Certain attribution models favor interactions earlier on in the customer journey whereas others give the most credit towards interactions closer to a transaction.

Here is a scenario of how to measure marketing attribution in a first-touch attribution model (we’ll get to the different models next):

A prospect comes to the website through a paid search ad and reads the blog.

Two days later, she comes back to the site and views a couple of product pages.

Three days later, she comes back through an organic listing from Google and then converts on the site by signing up for a discount coupon.

With a first-touch attribution model, the paid search ad will get 100% of the credit for that conversion.

As you can see, choosing the “right” model can be a contentious issue, as each model gives a percentage of credit to a specific interaction or placement along the path toward becoming a customer.

If your business relies on paid search, SEO, offline, and other channels, then likely one of the individuals working on one of those channels is going to look like the superhero, whereas the other marketers will look like they aren’t pulling their weight.

Ideally, when you are choosing an attribution tool, you’ll be able to build reports that allow you to compare various attribution models, so you have a better understanding of which channels and interactions are most influential during certain time periods leading up to conversion or purchase.

What Are Different Marketing Attribution Models?

Marketers can use various marketing attribution models to examine the effectiveness of their campaigns.

Each attribution tool has will have a handful of models you can optimize campaigns and build reports around. Here is a description of each model:

First-Click Attribution

This model gives credit to the first channel that the customer interacted with.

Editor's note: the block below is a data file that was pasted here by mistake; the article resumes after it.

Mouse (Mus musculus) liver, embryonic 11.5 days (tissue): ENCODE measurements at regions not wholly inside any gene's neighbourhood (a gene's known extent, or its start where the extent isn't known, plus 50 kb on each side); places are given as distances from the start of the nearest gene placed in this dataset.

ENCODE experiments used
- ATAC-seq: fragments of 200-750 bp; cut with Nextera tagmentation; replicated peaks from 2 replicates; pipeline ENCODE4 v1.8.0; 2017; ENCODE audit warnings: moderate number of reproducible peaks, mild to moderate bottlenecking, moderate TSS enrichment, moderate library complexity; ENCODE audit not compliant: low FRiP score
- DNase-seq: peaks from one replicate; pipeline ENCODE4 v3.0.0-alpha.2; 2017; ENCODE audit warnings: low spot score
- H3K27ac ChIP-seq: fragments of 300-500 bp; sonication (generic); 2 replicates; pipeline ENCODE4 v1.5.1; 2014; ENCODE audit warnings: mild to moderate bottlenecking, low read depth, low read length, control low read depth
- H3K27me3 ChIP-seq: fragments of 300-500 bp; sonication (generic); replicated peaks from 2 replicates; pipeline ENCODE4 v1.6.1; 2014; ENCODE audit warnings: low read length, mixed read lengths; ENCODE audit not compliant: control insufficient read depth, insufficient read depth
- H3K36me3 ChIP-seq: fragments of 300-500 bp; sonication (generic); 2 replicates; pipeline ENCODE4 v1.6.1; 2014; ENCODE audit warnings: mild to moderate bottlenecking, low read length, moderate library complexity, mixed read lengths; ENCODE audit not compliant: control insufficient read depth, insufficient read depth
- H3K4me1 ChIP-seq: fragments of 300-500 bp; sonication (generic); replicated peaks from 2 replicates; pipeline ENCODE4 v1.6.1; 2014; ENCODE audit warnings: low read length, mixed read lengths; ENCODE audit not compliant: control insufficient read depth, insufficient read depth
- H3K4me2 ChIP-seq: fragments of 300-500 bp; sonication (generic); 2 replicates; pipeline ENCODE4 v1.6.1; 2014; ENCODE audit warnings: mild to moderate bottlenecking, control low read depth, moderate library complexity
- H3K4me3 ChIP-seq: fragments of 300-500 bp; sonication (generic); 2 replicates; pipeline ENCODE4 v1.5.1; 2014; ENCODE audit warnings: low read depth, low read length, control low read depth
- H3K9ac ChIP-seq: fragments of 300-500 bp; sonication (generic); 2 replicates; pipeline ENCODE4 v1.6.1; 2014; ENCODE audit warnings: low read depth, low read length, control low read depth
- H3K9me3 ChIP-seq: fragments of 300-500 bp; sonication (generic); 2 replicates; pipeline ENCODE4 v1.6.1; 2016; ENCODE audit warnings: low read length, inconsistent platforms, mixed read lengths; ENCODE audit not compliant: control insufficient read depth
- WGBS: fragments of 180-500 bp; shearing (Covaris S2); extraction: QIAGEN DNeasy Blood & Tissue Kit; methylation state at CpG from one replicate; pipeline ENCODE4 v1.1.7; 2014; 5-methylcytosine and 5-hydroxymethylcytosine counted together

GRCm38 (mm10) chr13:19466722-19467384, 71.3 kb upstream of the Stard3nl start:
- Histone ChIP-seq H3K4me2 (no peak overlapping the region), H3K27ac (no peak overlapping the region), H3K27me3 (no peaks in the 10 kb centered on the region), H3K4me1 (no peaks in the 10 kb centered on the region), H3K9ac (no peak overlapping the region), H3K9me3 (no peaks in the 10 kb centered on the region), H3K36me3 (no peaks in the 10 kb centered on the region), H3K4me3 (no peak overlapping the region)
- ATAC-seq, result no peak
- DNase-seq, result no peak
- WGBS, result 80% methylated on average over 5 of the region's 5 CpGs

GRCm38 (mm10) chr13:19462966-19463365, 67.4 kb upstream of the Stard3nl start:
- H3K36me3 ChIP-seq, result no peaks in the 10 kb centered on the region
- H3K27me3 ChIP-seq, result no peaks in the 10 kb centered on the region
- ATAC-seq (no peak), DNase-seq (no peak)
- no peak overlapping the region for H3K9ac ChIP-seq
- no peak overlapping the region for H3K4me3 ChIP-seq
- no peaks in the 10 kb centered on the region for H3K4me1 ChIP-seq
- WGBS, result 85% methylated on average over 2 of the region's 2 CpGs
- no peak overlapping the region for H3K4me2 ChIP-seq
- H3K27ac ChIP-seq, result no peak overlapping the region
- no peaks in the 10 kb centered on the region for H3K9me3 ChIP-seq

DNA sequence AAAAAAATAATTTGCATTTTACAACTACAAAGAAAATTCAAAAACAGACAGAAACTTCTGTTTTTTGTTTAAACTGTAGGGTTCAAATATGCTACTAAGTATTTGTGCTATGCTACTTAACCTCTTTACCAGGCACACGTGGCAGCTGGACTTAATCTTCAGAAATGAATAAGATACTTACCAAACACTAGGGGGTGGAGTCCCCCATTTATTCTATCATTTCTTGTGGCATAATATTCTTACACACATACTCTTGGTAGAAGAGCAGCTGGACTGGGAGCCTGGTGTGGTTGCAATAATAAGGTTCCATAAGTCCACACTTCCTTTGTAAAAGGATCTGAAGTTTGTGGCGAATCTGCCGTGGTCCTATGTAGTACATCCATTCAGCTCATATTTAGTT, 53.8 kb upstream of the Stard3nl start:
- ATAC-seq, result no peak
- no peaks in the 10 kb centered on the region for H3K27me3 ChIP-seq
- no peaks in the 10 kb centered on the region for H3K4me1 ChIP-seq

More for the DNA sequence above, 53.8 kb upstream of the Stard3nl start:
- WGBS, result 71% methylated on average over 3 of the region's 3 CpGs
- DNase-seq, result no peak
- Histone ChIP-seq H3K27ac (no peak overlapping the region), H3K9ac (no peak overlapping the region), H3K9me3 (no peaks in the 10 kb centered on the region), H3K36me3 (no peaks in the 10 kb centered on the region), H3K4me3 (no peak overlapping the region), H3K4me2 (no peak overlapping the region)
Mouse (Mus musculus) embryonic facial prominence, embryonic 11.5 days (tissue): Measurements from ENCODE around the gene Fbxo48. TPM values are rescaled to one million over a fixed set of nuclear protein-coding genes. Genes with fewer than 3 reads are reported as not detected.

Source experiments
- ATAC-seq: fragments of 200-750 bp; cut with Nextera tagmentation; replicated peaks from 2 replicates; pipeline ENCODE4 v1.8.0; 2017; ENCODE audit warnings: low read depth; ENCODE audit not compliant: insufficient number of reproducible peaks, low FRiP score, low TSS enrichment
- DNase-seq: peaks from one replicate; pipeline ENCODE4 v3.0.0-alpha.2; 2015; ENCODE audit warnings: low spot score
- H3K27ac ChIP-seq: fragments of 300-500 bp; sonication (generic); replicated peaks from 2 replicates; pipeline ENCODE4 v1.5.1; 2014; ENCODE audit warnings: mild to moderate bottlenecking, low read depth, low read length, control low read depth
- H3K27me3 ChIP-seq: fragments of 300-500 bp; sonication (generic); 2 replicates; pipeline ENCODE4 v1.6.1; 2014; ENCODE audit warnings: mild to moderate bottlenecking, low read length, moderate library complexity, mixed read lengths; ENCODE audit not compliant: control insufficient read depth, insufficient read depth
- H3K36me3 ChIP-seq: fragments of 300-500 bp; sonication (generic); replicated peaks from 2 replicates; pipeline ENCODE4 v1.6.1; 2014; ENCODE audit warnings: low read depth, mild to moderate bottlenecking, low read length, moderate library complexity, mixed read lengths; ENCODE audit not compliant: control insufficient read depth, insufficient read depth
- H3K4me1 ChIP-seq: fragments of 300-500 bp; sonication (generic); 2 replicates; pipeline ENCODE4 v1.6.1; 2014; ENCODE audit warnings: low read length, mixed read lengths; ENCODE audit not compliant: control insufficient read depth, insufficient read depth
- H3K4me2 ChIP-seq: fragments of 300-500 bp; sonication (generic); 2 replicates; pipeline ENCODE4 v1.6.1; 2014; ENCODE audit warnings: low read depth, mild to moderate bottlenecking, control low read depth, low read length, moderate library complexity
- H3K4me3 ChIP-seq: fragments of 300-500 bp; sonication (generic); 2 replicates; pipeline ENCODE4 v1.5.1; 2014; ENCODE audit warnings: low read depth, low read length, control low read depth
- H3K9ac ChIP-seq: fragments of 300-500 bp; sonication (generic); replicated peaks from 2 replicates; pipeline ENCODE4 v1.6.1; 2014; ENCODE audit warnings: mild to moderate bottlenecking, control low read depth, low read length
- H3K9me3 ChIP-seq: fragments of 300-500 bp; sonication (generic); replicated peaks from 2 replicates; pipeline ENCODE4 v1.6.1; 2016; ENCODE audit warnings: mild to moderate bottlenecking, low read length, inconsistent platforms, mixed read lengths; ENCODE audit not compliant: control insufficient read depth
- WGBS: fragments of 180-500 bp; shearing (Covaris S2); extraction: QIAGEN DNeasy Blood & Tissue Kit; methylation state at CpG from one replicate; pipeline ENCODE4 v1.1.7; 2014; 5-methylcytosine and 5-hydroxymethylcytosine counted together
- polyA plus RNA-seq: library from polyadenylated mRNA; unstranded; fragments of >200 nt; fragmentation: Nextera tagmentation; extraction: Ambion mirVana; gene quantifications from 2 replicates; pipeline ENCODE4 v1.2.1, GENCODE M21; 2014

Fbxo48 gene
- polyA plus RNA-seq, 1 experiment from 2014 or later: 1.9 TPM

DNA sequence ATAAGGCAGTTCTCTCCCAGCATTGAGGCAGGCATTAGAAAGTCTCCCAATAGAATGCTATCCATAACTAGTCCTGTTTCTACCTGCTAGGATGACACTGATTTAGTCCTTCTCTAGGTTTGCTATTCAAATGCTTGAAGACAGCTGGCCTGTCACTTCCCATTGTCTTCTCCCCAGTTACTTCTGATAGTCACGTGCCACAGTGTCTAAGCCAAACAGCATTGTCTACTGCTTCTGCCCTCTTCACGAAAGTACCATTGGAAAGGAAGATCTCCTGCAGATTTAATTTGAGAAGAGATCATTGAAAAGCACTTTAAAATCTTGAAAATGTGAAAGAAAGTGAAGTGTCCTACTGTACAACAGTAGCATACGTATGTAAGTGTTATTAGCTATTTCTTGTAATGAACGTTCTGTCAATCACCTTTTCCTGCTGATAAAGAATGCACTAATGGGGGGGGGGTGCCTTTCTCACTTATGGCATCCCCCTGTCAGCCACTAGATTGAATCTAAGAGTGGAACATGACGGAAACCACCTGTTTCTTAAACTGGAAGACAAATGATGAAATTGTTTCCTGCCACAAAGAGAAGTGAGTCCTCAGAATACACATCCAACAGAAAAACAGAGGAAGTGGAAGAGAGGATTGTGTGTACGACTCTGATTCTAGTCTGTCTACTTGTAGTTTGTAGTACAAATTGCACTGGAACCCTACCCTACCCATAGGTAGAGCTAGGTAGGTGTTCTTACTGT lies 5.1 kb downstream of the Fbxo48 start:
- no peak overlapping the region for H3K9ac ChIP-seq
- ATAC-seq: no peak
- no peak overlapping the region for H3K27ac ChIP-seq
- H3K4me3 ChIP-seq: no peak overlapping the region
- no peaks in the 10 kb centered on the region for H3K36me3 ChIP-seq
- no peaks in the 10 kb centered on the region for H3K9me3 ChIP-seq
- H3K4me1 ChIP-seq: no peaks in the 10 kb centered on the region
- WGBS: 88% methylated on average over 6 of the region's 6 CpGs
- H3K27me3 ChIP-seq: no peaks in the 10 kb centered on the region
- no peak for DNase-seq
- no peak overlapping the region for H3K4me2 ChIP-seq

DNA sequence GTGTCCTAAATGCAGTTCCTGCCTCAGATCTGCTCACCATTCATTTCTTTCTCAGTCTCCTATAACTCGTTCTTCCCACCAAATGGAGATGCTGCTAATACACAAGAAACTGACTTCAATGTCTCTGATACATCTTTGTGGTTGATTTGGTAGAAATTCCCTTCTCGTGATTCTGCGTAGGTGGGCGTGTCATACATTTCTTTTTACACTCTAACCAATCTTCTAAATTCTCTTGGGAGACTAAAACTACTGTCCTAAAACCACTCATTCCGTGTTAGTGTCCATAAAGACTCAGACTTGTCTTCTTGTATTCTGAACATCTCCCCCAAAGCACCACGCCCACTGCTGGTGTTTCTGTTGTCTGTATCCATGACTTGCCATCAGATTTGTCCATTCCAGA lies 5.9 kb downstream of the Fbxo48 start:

This model is popular to use when optimizing for brand awareness and top-of-funnel conversions/engagement.

Last-Click Attribution

This model gives all of the credit to the last channel that the customer interacts with.

This model is useful when looking to understand which channels/interactions were most influential immediately before converting/purchasing.

Last-click attribution is the default attribution model for Google Analytics.

Multi-Touch/Channel Attribution

This model gives credit to all of the channels or touchpoints that the customer interacted with throughout their journey.

This model is used when you are looking to give weight evenly or to specific interactions.

There are variations of the multi-touch model including time-decay, linear, U-shaped, W-shaped, and J-shaped.

Customized

This model allows you to manually set the weight for individual channels or placements within the customer journey.

This model is best for organizations that have experience in using attribution modeling, and have clear goals for what touchpoints are most impactful in the buyers’ journey.

Marketing Attribution Tools

There are several different tools available to help marketers measure and analyze marketing attribution. Some attribution tools are features within marketing automation platforms or CRM systems like Active Campaign or HubSpot.

Others are stand-alone attribution tools that rely on API or integrations to pull in and analyze data, like Triple Whale or Dreamdata.

As you are evaluating tools, consider how much offline or sales data needs to be included within your attribution models.

For systems like HubSpot, you can include sales activities (like phone calls and 1:1 sales emails) and offline list import data (from tradeshows).

Other tools, like Google Analytics, are not natively built to pull in that kind of data and would require advanced development work to include these activities as part of your model.

(Full disclosure: I work with HubSpot’s highest-rated partner agency, SmartBug Media.)

Additionally, if you need to be able to see the very specific touchpoints (like a specific email sent or an ad clicked), then you need a full-funnel attribution system that shows this level of granularity.

Attribution modeling is a powerful tool that marketers can use to measure the success of their campaigns, optimize online/offline channels, and improve customer interactions.

It is important, though, to understand attribution’s limitations, the pros and cons of each model, and the challenges with extracting conclusive data before investing large budgets towards attribution technology.

More resources: 


Featured Image: Yuriy K/Shutterstock



Source link

Continue Reading

Trending

en_USEnglish